Portuguese co-production wins prize at Cannes

Portuguese co-production wins prize at Cannes

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Spanish director Albert Serra's film "Liberté", co-produced as his previous works by the Portuguese Rosa Filmes, won Friday night the Special Jury Prize of Un Certain Regard, the official parallel section of the Cannes Film Festival, for where the films that did not take place in the competition for Palma de Ouro but which for their quality, boldness or aesthetic or thematic relevance deserve to be shown at the festival.

This is the case of "Liberté", the new film of the director of "Cavalry Honor" and "The Death of Louis XIV" and whose story takes place in 1774, a few years before the French Revolution, when a group of aristocrats and libertines expelled from the Puritan court of Louis XVI seek support from the legendary Duke of Walchen, seductive and free German thinker. And boldness is not lacking in this new bet of the Catalan director, who builds his film on long and elaborate plans, of enormous pictorial beauty and where free and explicit sex takes over the narrative space.

After the award was given, producer Joaquim Sapinho spoke to JN. "Rosa Filmes has been very involved in the production of the last three Albert Serra films. In fact, the last two were shot in Portugal," he said. About the new project, he explained that "it all started because a year ago we proposed to him, after the play he had created in Berlin, that he should make a movie, and that the shooting should be in Portugal. And so it was."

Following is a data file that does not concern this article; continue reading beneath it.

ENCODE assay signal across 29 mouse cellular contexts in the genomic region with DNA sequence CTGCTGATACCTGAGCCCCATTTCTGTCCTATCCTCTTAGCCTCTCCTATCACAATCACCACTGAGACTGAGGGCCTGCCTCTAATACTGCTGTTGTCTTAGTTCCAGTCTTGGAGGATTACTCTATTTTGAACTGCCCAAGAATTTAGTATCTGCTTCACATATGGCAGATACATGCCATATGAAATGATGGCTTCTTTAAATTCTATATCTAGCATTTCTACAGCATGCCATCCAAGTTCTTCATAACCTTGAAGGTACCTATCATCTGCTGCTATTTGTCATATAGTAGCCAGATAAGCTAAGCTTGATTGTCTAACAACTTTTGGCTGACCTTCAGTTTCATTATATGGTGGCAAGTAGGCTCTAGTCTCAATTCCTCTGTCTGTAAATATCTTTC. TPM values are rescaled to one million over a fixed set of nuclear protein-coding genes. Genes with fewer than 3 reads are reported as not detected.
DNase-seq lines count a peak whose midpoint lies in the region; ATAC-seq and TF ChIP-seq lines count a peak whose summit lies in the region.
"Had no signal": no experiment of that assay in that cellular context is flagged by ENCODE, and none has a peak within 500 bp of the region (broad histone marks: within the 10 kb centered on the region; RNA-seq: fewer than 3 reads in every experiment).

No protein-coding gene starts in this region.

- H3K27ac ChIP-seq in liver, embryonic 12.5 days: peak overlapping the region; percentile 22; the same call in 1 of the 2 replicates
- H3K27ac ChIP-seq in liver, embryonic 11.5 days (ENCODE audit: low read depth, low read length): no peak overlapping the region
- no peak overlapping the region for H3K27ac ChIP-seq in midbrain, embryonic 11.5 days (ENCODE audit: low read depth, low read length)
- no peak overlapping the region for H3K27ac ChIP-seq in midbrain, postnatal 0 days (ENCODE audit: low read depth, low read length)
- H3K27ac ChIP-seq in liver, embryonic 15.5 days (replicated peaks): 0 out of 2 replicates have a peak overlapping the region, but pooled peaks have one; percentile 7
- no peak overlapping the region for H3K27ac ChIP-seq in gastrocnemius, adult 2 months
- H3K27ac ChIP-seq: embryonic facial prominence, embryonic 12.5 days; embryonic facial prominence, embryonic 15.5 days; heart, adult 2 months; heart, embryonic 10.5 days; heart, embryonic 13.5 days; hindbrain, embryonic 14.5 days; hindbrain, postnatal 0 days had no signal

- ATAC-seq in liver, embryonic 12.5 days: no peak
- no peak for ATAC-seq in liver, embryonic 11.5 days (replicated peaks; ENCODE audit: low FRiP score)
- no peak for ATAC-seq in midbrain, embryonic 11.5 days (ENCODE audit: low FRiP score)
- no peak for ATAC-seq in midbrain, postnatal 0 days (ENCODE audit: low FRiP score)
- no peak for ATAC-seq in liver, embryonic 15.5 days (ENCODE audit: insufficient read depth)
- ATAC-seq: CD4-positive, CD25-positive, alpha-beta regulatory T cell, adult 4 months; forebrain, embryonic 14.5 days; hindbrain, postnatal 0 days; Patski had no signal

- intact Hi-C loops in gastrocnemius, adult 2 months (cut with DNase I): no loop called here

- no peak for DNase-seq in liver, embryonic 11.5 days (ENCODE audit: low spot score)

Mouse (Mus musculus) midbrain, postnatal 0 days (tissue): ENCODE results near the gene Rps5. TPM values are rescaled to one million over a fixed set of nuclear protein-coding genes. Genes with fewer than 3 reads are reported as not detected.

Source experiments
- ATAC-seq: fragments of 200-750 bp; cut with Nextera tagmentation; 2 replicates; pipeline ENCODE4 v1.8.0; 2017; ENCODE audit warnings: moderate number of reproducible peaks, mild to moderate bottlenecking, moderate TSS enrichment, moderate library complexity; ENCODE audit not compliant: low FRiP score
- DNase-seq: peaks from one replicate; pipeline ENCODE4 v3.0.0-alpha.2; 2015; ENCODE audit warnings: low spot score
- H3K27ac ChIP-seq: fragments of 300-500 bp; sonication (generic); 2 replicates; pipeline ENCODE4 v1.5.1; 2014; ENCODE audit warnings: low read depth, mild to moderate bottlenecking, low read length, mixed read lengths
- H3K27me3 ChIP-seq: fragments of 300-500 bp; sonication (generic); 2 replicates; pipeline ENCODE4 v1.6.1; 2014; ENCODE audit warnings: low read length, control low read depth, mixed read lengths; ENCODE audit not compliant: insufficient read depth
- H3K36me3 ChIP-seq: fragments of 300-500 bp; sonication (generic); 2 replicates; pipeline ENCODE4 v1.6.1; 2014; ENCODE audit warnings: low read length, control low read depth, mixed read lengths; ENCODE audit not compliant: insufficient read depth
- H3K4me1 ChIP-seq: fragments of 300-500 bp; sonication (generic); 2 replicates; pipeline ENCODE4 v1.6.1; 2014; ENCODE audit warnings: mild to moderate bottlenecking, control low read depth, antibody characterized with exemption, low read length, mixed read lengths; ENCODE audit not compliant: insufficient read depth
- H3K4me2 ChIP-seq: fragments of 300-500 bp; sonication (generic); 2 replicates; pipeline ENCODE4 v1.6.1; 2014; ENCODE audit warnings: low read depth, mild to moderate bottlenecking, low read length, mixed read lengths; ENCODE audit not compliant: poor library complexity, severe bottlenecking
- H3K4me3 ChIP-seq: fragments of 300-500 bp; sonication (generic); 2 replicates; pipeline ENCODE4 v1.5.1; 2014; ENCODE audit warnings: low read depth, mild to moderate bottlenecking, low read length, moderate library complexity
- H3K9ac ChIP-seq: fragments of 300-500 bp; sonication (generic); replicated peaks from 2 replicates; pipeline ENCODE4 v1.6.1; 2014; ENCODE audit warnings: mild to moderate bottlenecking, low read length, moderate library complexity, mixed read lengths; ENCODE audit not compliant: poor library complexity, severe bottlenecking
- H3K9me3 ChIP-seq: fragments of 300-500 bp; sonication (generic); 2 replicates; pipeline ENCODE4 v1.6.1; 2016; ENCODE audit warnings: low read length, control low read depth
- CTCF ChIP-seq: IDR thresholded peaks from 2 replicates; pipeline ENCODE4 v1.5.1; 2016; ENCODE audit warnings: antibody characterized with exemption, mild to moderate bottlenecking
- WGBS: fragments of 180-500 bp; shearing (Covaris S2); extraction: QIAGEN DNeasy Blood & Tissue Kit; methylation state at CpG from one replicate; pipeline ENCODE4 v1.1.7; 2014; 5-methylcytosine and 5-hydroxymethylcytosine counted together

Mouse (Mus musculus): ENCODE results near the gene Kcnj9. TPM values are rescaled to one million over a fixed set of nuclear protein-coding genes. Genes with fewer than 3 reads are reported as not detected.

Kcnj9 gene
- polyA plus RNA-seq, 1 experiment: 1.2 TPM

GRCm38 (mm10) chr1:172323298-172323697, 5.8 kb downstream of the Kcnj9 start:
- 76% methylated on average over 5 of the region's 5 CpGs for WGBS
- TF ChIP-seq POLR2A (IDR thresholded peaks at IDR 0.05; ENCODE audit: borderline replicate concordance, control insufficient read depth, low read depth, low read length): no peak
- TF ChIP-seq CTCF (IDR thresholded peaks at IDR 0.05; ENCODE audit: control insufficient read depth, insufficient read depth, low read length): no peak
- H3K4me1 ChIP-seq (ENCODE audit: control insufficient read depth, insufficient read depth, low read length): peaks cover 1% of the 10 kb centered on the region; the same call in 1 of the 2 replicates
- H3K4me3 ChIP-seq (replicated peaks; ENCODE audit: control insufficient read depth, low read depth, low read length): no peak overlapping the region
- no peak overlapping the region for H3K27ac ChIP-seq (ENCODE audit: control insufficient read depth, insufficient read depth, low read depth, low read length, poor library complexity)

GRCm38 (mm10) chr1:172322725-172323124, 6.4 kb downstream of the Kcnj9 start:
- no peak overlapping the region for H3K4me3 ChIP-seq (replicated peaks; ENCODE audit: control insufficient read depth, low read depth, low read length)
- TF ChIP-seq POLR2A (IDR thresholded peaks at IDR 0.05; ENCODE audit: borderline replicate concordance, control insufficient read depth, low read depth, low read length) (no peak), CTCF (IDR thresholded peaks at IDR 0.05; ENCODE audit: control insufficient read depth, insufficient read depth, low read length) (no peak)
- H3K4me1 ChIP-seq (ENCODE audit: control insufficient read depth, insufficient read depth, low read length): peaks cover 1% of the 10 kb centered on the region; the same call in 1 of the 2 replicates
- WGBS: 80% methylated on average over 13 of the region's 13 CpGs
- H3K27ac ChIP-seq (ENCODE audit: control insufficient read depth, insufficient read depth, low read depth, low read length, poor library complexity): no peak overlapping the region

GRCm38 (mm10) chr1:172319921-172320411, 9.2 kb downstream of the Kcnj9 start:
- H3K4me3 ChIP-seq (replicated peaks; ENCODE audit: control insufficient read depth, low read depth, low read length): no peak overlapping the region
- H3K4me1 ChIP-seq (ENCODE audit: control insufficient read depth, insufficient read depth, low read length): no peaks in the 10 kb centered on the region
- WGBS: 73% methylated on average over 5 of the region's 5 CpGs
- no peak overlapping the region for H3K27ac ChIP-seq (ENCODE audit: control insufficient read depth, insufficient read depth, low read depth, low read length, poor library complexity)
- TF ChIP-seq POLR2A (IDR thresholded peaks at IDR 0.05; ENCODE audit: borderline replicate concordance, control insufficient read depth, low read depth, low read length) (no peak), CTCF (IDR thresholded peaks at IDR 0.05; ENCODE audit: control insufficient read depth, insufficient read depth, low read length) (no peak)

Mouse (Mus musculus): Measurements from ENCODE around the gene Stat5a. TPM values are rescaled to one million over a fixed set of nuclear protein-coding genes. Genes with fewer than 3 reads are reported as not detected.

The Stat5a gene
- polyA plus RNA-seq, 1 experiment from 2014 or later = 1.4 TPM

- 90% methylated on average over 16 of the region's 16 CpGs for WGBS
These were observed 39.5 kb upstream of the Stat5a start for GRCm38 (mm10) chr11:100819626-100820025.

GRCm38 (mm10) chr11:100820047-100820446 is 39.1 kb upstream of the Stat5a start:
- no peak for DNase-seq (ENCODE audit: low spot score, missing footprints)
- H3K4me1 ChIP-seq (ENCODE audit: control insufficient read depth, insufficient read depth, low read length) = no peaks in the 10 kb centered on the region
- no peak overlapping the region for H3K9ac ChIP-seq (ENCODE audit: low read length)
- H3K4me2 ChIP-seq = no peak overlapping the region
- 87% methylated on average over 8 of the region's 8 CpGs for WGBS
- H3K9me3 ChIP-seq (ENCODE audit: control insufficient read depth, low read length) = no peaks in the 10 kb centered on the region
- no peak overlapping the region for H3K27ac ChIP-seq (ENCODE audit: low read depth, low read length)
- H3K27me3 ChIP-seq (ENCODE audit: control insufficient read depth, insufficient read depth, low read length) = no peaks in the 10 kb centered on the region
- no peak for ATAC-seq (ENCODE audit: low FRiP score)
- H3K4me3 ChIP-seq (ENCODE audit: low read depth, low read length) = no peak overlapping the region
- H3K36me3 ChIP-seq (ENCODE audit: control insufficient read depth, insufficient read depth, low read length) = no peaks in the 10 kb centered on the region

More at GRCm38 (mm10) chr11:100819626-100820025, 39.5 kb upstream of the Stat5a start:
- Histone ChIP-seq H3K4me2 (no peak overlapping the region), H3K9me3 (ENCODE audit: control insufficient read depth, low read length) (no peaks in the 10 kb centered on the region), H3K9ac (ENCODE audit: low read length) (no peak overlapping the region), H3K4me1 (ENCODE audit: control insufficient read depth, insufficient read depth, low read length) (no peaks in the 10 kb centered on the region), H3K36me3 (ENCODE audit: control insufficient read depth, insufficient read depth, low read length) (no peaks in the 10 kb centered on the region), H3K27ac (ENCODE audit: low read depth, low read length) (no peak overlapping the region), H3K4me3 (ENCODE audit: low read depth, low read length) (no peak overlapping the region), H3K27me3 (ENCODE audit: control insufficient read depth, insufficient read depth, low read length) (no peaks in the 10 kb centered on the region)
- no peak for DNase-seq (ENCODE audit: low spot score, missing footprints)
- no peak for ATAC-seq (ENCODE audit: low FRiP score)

About the importance of the award, Joaquim Sapinho stressed that "the presence in Cannes and this award is the culmination of an adventure" and left the guarantee that "will give other films, in which Rosa Films is also involved. For Portuguese cinema this award , and the others we have received, signify a recognition of the work developed and the affirmation of the internationalization of Portuguese cinema. "

And speaks Portuguese the great winner of the Un Certain Regard Award. "The Invisible Life of Eurídice Gusmão" by Karim Ainouz is, by the way, the first Brazilian film to win a main prize in Cannes for 50 years. The story takes place in the 1950s in a Puritan Rio de Janeiro, where moral codes cause two young sisters to be separated, never knowing anything about each other.

Oliver Laxe's Galician film "What Burns" has won the Jury Prize, chaired by Lebanese "Capernaum" filmmaker Nadine Labaki, who this year came to the Oscars and the other awards include the Special Mention a "Jeanne" by Bruno Dumont and the Chiara Mastroianni Interpretation Prize for his role as "Chambre 212" by Christophe Honoré.

The Palme d'Or and the remaining awards of the jury of the official competitive selection will be announced this Saturday from 19.15 local time (one more than in mainland Portugal).